Threat Research Blog

APT 30 and the Mechanics of a Long-Running Cyber Espionage Operation

Having some of the world’s most active economies, Asia Pacific countries are more likely to be a target of targeted attacks than the rest of the world. In “Operation Quantum Entanglement”, “Pacific Ring of Fire: PlugX / Kaba” and other FireEye reports, we have highlighted how Northeast Asian countries have been at the centre of advanced attacks. Today, we release a new report “APT 30 and the Mechanics of a Long-Running Cyber Espionage Operation,” which documents about a threat group, APT 30, who has consistently targeted Southeast Asia and India over the past decade.

We have analysed over 200 malware samples and its GUI based remote controller software, we are able to assess how the team behind APT 30 works: they prioritize their targets, most likely work in shifts in a collaborative environment, and build malware from a coherent development plan. Their missions focus on acquiring sensitive data from a variety of targets, which possibly include classified government networks and other networks inaccessible from a standard Internet connection.

Working closely with a strong team of FireEye Threat Intelligence experts, APT 30 has been identified as a threat group that has one of the longest cyber espionage operation histories starting from as far back as 2004. APT 30 takes a special interest in political developments in South East Asia and India, and is particularly active at the time of ASEAN summits, regional issue, and territorial disputes between China, India and Southeast Asia countries. APT 30 also targeted media organizations and journalists who report on topics concerning the region.

Malware, primarily BACKSPACE, found to be used by APT 30 have showed characteristics of a modularized development framework. Different set of function modules were loaded to create a wide range of variants as they were needed, while its basic structures such as call back, update management and variable naming convention remained largely the same.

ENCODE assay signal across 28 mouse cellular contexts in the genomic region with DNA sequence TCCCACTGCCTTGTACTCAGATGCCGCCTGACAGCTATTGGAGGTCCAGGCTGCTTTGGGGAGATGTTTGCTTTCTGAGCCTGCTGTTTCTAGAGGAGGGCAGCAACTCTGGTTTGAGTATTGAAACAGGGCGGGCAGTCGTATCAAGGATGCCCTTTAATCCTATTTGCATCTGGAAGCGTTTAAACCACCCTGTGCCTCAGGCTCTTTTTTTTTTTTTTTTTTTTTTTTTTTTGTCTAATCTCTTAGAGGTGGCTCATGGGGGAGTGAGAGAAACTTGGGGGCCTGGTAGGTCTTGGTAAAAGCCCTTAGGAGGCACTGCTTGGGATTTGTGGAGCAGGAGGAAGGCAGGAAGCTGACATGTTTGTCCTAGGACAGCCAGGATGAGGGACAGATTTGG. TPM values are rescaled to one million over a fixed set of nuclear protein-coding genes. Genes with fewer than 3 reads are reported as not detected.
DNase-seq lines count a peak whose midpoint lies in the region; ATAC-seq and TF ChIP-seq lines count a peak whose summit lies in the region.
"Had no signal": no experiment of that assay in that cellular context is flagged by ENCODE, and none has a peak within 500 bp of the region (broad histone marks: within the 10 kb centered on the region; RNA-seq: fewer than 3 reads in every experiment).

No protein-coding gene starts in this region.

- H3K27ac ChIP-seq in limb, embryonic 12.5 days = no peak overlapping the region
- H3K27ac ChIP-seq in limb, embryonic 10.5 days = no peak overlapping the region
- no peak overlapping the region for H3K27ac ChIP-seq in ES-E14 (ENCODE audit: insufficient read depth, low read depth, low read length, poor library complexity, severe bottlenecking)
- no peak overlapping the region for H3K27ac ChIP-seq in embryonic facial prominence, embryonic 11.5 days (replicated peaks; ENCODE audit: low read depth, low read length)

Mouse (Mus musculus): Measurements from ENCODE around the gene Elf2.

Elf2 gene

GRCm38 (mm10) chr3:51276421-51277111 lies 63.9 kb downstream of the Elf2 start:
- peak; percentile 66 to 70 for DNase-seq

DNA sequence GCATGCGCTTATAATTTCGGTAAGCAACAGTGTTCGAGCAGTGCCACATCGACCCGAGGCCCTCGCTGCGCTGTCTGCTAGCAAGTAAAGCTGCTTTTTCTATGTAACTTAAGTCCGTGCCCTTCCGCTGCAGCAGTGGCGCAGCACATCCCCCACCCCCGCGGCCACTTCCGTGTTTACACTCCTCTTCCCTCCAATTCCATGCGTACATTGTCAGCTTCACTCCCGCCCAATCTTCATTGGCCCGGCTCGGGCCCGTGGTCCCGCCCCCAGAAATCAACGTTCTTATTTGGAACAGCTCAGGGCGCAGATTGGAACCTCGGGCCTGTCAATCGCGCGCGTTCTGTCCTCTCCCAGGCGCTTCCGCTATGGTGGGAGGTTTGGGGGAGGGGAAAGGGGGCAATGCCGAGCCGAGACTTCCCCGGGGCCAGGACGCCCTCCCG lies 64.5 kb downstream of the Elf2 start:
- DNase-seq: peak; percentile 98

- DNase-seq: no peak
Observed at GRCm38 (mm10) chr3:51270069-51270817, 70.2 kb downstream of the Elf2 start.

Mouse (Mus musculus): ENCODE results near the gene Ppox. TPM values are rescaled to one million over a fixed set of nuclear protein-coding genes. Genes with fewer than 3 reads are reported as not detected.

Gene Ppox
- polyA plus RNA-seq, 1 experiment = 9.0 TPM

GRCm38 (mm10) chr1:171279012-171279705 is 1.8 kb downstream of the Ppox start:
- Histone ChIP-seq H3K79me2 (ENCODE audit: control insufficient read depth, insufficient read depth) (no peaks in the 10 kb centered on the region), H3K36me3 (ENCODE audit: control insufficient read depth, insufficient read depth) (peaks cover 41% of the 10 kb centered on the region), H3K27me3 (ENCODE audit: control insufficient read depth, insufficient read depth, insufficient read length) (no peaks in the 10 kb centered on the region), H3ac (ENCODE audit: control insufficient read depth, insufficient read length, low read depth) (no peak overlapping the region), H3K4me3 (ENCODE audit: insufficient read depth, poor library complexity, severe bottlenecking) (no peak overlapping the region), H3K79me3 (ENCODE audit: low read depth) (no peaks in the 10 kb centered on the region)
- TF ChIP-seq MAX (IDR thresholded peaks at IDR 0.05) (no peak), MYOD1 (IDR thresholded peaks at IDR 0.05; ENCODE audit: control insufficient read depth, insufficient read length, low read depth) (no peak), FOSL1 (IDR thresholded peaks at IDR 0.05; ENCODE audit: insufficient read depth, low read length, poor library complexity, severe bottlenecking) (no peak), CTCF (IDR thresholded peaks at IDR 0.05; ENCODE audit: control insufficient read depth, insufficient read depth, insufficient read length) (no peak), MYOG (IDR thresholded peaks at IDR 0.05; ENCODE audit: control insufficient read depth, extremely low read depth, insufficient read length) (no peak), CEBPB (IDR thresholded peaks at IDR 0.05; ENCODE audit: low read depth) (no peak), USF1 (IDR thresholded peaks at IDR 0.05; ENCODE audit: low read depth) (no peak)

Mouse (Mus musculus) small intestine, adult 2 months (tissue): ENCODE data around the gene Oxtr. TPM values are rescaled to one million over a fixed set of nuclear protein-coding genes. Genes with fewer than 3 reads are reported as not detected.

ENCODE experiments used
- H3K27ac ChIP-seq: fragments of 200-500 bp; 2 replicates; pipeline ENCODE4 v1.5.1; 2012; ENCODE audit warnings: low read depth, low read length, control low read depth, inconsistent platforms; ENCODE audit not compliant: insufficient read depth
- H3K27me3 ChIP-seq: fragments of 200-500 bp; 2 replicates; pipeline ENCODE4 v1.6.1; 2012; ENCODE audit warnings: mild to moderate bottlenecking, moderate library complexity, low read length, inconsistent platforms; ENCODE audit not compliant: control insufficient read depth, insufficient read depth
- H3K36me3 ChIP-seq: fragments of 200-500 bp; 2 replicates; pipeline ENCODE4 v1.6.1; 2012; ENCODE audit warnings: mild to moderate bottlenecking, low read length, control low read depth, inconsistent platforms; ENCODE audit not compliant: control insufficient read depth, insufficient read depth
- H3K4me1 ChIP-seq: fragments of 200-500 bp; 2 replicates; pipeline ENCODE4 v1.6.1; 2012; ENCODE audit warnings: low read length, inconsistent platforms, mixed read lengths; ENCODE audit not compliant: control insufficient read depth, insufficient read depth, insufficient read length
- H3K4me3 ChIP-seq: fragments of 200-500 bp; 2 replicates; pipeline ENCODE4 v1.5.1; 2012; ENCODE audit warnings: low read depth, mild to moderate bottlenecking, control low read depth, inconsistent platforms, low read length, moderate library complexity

Our investigations into special tools - SHIPSHAPE, SPACESHIP, and FLASHFLOOD used by APT 30 suggest that while they are not the only group to build functionality to infect and steal data from air-gapped networks, they appear to have designed this feature at the very beginning of their development efforts in 2005. This is earlier than many other APT campaigns discovered.




Long Term Development

- Systematically labels and keeps track of their malware versioning

- Continuous update management capability


Overcome Air-Gapped Network

- Used since 2005

- Malware spreads infection via removable drive

- Copy files via removable drive to steal data from air-gapped network


C2 Structure

- Two stage C2 process adding a layer of obfuscation and a better management

- Some domains used for more than 5 years

- Backdoor relays traffic from the internet to LAN

- “hide” mode to remain stealthy on the victim host


GUI based Controller Software

- Allow operators to prioritize hosts, add notes to victims, and set alerts for when certain hosts come online

- Easy to use, automatically setup configuration files for the two stage C2


- Consistent long-term mission over a period of 10 years

- Prioritize targets

- Work on shifts

- Sensitive information theft for government espionage

- Satisfy governmental intelligence collection requirements




- Government, commercials who hold key political, economic, and military information in Southeast Asia and India

- Media organizations and reporters

Language Indicators

- Remote controller GUI in Chinese language

- Chinese terms used in malwares


Targets Align with Government Interests

- Regional political, military, economy and disputed territory issues

- Media organizations and journalists who report on topics pertaining to governments in the region

- Repeated decoy subjects on military relations and contested regions

All of the key findings we examined in the report lead us to conclude that APT 30 is a professional, cohesive threat group with a long-term mission to steal data that would benefit a government, and has been successful at doing so for quite some time. Such a sustained, planned development effort coupled with the group’s regional targets and mission, suggest that this activity is state sponsored.

FireEye appliances detect such APT30 malwares as Lecna, Cream, and NetEagle.

The complete report can be downloaded here: 30.html

FireEye is also releasing indicators to help organizations detect APT 30 activity. Those indicators can be downloaded at